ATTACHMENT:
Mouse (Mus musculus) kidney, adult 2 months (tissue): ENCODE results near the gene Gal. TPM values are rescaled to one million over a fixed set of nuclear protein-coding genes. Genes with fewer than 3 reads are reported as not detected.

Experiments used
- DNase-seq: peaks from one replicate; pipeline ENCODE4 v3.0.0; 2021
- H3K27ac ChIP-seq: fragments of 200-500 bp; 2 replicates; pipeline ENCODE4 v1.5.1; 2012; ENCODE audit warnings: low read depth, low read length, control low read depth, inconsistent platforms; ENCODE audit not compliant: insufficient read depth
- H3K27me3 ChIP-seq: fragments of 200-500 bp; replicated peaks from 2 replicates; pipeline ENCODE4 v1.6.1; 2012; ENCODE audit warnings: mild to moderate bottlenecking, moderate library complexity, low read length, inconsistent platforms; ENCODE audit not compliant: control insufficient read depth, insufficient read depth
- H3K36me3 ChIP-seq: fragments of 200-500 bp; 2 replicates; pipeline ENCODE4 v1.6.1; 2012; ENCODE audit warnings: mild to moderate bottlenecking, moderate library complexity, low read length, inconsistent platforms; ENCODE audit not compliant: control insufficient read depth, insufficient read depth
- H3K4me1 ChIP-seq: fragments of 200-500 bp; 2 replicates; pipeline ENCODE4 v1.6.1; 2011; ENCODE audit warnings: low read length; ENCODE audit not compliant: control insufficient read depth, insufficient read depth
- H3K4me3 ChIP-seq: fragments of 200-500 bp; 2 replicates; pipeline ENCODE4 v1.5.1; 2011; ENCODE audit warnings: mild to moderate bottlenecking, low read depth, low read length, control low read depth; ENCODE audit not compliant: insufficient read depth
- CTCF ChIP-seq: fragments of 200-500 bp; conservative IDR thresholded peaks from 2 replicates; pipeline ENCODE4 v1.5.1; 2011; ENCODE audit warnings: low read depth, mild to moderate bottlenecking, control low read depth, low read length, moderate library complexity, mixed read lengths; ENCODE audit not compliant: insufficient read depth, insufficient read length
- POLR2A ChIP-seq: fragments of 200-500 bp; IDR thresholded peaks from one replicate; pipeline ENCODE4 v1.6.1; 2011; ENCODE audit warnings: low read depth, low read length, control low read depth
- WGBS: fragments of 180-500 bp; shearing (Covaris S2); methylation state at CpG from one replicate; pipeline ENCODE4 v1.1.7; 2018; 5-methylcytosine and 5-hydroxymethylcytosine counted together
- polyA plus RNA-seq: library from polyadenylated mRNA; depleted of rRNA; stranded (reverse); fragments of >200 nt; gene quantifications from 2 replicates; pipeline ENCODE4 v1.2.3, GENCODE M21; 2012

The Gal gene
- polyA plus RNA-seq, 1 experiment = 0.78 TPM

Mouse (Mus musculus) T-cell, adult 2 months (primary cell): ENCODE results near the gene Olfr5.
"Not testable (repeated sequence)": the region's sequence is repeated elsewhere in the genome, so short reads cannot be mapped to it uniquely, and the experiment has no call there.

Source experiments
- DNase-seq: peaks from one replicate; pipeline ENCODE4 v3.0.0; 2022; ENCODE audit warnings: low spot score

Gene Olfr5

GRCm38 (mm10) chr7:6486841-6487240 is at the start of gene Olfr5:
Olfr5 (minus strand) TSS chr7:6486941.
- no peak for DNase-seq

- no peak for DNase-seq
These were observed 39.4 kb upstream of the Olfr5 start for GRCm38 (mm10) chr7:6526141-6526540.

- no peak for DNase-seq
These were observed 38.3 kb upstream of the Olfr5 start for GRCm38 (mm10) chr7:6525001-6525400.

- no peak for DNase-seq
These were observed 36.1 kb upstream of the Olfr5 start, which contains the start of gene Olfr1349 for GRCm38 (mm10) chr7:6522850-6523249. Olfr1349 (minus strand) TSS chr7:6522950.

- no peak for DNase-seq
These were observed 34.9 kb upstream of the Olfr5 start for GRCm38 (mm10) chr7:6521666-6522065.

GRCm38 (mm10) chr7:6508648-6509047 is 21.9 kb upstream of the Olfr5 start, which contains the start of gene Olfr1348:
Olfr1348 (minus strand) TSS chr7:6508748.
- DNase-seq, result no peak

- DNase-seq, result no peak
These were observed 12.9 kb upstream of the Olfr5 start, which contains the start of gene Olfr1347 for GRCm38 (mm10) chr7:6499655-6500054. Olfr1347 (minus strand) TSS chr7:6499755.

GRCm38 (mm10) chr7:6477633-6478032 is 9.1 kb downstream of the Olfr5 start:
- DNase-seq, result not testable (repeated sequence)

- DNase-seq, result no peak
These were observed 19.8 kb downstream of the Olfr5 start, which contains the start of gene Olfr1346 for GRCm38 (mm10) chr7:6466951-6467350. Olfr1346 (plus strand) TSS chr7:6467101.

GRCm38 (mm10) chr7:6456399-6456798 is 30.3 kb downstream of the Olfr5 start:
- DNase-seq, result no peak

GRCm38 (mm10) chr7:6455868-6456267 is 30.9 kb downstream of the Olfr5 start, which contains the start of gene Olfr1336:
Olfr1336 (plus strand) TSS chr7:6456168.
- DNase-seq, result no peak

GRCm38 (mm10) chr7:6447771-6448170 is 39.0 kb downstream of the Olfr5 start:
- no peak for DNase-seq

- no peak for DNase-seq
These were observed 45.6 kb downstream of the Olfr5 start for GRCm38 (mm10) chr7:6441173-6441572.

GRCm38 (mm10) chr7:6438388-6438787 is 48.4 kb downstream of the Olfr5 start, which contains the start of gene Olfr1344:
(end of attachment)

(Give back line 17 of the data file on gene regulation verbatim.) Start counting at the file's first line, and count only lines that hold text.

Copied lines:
Source experiments